Do you mean from first idea to print? That was a long process! I’m a plotter, so I normally plan almost every scene out before I write, and then do a chunk of research. Then I tackle the first draft, which normally comes quickly. After that, I send it through numerous critique partners who usually annihilate it, and then I begin revising then I send it back to a few critique partners, then off to a beta reader. Then I sent it to my editor (the managing editor) who sent it to early readers who gave suggestions. Then it went to through big picture edits, and I was given more suggestions. After I made the necessary changes, it went through more edits, and finally, went to print.

Describe the concept behind your title When Dawn Breaks. Does this book title carry special meaning for you? Why or why not?

It’s funny, sometimes as I’m writing certain titles jump out and stick with me. That was certainly the case with When Dawn Breaks. This is a play on dawn breaking after a storm or dark night. The novel begins with a hurricane that, though devastating initially, ultimately becomes the catalyst for beautiful life change. I really believe this is true for the Christian life. God doesn’t allow us to weather a storm unless He has an amazing, grace-filled purpose in it.

You drop the reader into the action at the start of the story where inclement weather is descending upon the town in Texas where your main character lives, causing evacuation. Was this your original plan? Or did you delete a previous scene? It works! Tell us why.

Yes, this was my original intent, though initially I started a tad earlier in the day with Jacqueline, a real estate agent, at an open house no one came to. (I wanted to show the futility she was beginning to feel with her old way of life.) Then I had her walking outside, seeing the beautiful beach with the storm on the horizon. But my critique partners encouraged me to cut some of the details and start closer to the action. As always, they were right on!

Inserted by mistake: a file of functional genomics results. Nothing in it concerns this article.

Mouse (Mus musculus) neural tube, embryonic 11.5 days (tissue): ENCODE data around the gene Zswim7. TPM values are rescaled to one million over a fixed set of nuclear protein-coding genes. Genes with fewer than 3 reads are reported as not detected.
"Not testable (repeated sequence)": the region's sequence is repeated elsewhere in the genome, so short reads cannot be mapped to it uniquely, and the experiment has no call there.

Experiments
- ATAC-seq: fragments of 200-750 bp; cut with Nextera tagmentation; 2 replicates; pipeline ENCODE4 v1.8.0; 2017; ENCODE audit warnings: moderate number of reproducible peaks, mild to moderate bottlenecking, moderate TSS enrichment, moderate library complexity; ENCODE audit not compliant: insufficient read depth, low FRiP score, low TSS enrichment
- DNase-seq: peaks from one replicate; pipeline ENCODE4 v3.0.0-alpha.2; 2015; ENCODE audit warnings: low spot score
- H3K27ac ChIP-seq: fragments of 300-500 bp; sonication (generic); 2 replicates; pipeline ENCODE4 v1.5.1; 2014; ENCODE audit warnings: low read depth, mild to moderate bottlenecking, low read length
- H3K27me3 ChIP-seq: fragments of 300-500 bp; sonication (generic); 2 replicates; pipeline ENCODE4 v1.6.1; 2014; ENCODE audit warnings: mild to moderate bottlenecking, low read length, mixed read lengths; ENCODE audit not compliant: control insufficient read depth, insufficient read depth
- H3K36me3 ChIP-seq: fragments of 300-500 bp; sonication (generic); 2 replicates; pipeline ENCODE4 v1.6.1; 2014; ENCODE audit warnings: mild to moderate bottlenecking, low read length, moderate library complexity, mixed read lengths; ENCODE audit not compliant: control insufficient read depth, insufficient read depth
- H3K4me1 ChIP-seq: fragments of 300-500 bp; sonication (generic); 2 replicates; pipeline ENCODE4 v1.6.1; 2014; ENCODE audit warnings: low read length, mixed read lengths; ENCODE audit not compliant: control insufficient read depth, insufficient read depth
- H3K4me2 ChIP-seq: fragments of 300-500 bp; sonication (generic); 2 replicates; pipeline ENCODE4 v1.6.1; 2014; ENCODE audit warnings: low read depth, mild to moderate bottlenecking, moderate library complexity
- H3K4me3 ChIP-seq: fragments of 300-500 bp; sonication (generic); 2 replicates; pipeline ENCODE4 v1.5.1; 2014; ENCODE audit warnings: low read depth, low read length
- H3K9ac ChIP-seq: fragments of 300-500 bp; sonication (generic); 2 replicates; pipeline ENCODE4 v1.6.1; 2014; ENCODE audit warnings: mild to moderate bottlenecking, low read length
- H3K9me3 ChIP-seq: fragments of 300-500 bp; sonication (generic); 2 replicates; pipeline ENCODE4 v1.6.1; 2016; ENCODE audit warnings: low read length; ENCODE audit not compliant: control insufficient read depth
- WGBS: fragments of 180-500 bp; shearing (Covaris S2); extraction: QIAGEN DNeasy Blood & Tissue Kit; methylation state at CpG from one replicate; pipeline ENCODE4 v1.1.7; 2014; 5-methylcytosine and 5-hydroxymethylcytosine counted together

How did you choose the setting for your book?

The setting came from my time living in Texas and Louisiana. We lived in Louisiana when Katrina hit, and the church we attended was heavily involved in relief efforts. I saw first hand the brokenness people suffered after the storm, how hard it was for many parents just to keep stepping, let alone care for their children. And yet, I also saw a miraculous (truly) outpouring of God’s love and grace. And in that I saw hope. Beauty. I wanted to retell a bit of the wonderful grace I saw displayed by God’s people. 

Tell us about your main character, Jacqueline Dunn. What inspired you to create this character? What are her passions and flaws?

I’ve felt a passion lately for older, (relatively, compared to the age of most heroines in the CBA) single adults, those who’ve been divorced and came to grace a bit later, after they’ve made mistakes. This was my vision for Jacqueline. She’s spent 51 years living for herself, and this has created a wedge between her and her adult daughter. A wedge she longs, with Christ’s help, to break. I felt like this is reality for many families, even those in the faith. And I think it can be a challenging road to navigate. How does grace and truth fit when we’re in the midst of dysfunction? How does forgiving oneself and accepting the depth of grace affect this process? There’s no easy answer except: lean on Christ, do what we can to live at peace with others (Rom. 1:16), and leave the rest to God. That doesn’t guarantee relational healing, but it does mean, regardless the outcome, we’ve done all we knew to do. And there’s peace and healing in that.

Your character Delana has a tumultuous relationship with her mom Jacqueline. Why? How does this tension shape your story?

Delana, Jacqueline’s daughter, holds on to a great deal of hurt. Jacqueline has only been a Christian for a year, and prior to that, she often pushed her daughter aside, to excel in her career or for her latest boyfriend.